Private ownership:

 In an Islamic economy, the right to private ownership is protected providing it does not
hurt other members of the society, which can occur when a monopoly exists. This characteristic differs from the communist economic system, which considers everything as public property.

Public ownership:

 In an Islamic economy system, public utilities that are essential to people’s lives are the property of the State or under its supervision. This approach helps facilitate the basic
needs for al human life and the community’s interest and is contrary to a capitalist economic system, which allows the ownership of everything or anything.

Islam’s system of inheritance:

 In an Islamic economy system the wealth of deceased individuals is distributed among family members. It is not left to accumulate; rather it is divided and distributed to
inheritors in a specific and detailed system as outlined in the Holy Quran.

Charities and endowment funds:

 Charity is one of the main characteristics of an Islamic economy. It seeks to promote social solidarity and to address the needs of the poor, by identifying some projects to raise funds for the needy.

Market monitoring:

 An Islamic economic system has a market monitoring system, however it does not interfere by setting or changing prices, such actions are undertaken only to prevent wrongful action and adjust things should a transaction be performed wrong.


 An Islamic economy stresses the need for transparency in all economic and financial transactions.
 The Prophet Muhammad forbade traders from waiting for commercial convoys at a country’s border to buy the goods being transported before they actually enter
the general market.

There are key activities which are avoided in all Islamic economic systems:


 Usury is best described as the interest one is charged when offered a loan. Under Islamic law it is strictly forbidden to charge interest on the loaning of money as this practice leads to taking advantage of people and turning the money into a commodity itself.


 Monopolies are strictly forbidden in Islam because they go against the interests of the general public.
 Muslims believe when one monopolizes they are taking advantage of those who need certain commodities.
 Monopolies are considered subjugating people and their operations are not considered appropriate within a Muslim economy.

Selling and purchasing loans:

 Because, in most cases, loans basically represent money, from an Islamic perspective such practices turn Islamic funds into a commodity itself. And, as stated earlier, under Islamic law, money can be neither bought, nor sold.

Selling what you don’t yet own:

 Such activity is forbidden because it is equated with gambling and taking unnecessary risks, since you would be selling something you think you will soon have.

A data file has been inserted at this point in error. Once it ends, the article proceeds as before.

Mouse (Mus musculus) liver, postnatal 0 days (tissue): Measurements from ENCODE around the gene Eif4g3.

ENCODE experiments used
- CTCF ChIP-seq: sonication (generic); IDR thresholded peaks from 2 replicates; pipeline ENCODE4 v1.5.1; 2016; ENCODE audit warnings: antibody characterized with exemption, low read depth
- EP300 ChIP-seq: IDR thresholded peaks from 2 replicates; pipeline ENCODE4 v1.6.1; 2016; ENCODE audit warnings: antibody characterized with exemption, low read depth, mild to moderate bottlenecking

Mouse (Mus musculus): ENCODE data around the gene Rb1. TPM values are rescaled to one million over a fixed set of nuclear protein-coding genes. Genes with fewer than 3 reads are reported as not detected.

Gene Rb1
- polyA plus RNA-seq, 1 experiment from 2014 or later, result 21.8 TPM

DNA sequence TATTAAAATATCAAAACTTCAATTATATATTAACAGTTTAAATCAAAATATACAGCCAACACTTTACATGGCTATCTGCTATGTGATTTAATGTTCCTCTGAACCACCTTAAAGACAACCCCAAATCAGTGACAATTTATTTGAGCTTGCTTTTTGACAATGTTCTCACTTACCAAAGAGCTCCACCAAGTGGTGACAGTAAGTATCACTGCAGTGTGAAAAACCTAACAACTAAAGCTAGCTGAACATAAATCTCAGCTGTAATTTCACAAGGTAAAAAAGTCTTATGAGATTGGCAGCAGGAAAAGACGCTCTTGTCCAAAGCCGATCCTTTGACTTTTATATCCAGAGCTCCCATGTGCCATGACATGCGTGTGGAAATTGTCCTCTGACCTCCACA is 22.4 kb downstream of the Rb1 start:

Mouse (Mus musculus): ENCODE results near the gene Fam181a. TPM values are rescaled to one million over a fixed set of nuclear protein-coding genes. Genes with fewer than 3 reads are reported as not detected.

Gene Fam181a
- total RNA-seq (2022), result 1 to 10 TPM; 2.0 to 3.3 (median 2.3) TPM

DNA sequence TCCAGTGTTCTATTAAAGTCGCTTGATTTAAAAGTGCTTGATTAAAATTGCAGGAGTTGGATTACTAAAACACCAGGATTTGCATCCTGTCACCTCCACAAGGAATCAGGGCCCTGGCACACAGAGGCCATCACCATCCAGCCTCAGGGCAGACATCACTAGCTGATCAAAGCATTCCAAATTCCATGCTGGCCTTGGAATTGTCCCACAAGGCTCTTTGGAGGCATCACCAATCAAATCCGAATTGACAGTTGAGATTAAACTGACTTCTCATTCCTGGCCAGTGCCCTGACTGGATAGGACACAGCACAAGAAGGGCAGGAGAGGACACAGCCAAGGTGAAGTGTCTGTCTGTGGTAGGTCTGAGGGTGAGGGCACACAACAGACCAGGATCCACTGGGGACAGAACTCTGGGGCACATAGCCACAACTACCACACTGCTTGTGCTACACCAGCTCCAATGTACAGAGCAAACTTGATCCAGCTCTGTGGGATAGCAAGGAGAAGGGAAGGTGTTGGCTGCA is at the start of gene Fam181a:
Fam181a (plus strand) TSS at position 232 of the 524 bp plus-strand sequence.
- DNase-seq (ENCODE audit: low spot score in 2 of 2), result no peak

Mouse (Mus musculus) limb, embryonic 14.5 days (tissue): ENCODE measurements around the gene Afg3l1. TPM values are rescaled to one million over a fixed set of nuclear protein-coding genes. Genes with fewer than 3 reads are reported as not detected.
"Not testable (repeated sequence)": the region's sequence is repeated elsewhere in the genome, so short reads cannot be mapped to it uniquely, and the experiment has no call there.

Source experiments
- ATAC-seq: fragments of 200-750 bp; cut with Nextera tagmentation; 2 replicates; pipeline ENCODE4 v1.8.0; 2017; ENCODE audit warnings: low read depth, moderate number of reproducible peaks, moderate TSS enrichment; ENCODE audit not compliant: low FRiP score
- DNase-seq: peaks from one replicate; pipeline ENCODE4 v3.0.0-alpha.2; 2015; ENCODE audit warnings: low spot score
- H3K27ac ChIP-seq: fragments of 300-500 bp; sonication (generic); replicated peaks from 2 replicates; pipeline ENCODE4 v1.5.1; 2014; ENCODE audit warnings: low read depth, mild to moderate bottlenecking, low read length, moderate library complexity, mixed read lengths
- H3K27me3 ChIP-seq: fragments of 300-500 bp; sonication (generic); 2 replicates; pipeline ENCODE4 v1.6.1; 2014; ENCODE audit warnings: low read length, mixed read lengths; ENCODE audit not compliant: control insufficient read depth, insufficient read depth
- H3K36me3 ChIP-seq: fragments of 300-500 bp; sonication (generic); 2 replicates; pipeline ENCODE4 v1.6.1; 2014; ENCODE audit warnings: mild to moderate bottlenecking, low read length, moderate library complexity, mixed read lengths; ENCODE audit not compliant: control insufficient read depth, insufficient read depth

Delusive and illusive transactions:

 It is forbidden to buy or sell anything unspecified or owned by everyone collectively, such as the fish in the sea or the birds in the sky.

Limitations on trade practices:

 The trading of illegal items is strictly forbidden – this would include transactions for drugs, prostitution services, pornographic materials and alcoholic beverages.

Islamic alternatives:

 An Islamic economic system believes in the role of the market. The market was established following construction of the great mosque, which was built 1,430 years ago as the first establishment to be built in the Islamic first state.
Islamic investment tools:

Mudaraba (Islamic speculation):

 This is when an investor pays money to someone to invest in an exchange for a specified percentage of the profit. However the amount to be paid back does not correlate to the amount invested. as in conventional banking systems. In Islamic banking, the profit
derived from speculation is distributed after giving the investor back his invested capital.


 This is when investors pay money to someone to invest in purchasing certain commodities and sell it with a profit margin at a later stage, or sell it through installments.

Musharakah (contribution):

 This is when individuals contribute to a specified investment with their money, or efforts, or both.
 Such investment projects are jointly owned by all the contributors and they all share in the profits or losses the activity generates.

Ijara (sub-contracting):

 This is when an investor purchases an asset or equipment through a sub-lease arrangement. The lease income is considered the profit of such an investment project after deducting the operational costs.

Al Salam (Handing over):

 This is the opposite of the delayed selling, in a transaction of this nature money is paid in exchange for a commodity that will be delivered at a later stage, the commodity to be provided must be clearly specified and detailed.

Download text

Other Languages

Hide Images